The Dodge brand has apparently been axed in the UK, with the Journey large MPV removed from price lists.
The Journey was the last model remaining in the Dodge range, following the removal of the Caliber large family car and Nitro mid-size SUV earlier this year. The Avenger saloon was deleted in 2009, while the Dodge Ram pick-up was removed in 2007.
Dodge, part of the Chrysler family, has suffered poor sales in the UK, with its small model range saddled with a poor reputation in comparison to other volume models on the market.
Dodge sold 3,911 models in 2008, but that figure fell by a third the following year and sales collapsed completely in 2010. Just 18 Dodge models were sold in August 2010, with a mere 526 sold over the year to date.
With no new volume Dodge models on the horizon, tumbling sales, a poor reputation and Fiat juggling a number of brands; Dodge may be gone from the UK market for good.
Chrysler has not fared much better since the company went into a managed bankruptcy, followed by a shotgun wedding to Fiat in 2009.
The Chrysler marque sold only 895 models to the end of August 2010, with sales for the month nearly 80 per cent down on August 2009.
The Chrysler family has also been steadily whittled away over the last two years, with only the Chrysler 300C exec and Chrysler Grand Voyager remaining following the deletion of the Chrysler Sebring in saloon and convertible formats and the PT Cruiser.
Jeep has fared a little better, with generally stronger products selling 1,231 from January to August 2010. Its model range currently consists of the Wrangler, Patriot and Grand Cherokee.
Styled as a budget model range in the UK, Dodge models were presented as inexpensive and striking alternatives to more traditional volume fare from the likes of Ford and Vauxhall; a tactic adopted by the likes of Asian manufacturers trying to gain a foothold in Western markets over the last three decades.
But, despite competitive pricing and discounting, Dodge models rarely won favourable reviews and poor residual values will also have dented buyer confidence.
The Avenger saloon, a rebadged Chrysler Sebring, sold only 1,138 models in total and I described it as ‘not a sensible purchase’.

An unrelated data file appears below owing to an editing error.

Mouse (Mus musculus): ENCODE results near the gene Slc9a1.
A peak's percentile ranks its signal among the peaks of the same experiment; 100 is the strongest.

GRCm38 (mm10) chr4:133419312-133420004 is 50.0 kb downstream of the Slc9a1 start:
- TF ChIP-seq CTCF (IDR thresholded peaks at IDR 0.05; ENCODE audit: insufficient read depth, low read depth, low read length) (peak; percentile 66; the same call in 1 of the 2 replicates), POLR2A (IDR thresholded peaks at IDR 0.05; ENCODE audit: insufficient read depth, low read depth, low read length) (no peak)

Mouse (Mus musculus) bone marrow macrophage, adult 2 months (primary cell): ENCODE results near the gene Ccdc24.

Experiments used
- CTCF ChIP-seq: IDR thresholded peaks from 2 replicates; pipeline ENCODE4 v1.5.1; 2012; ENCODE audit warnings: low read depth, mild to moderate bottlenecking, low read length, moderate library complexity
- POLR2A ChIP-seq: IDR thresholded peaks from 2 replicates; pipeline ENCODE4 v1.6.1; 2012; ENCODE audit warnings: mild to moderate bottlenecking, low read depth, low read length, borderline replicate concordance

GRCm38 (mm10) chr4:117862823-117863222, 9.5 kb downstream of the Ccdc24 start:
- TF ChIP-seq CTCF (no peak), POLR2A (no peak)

The SUV-cum-hatchback Caliber initially won plaudits for its looks and aggressive pricing, but was judged to be short of European standards.
The Nitro large SUV was tasked with taking on inexpensive mid-size SUVs like the Hyundai Sante Fe, Kia Sorento and Chevrolet Captiva – offering distinctive styling, strong specification and an attractive price tag, but was criticised for the quality of its interior and drive.
The Journey was, perhaps, considered the strongest Dodge model on sale in the UK, with a strong VW engine, high versatility and non-MPV styling.
However, the Dodge offering was not up to the standard of competitors, and sales collapsed in the last months of Dodge’s presence in the UK market.
Dodge will continue to be sold in some European markets, though Fiat is known to be considering introducing the budget Lancia brand to the UK market.
Whether that means Dodge or Chrysler models will be rebadged as Lancia – or Lancia models rebadged as Chryslers – in the future remains to be seen.
The Dodge Viper muscle car in still scheduled to hit UK shores in 2012, though there must now be some doubts about the car’s arrival.
The car may sell in the UK as a niche offering in Chrysler dealerships; though it may be offered as an import only through third-party distributors.
The prospect of the Charger or Challenger making it to the UK, although never appearing particularly likely, looks non-existent in light of this recent news.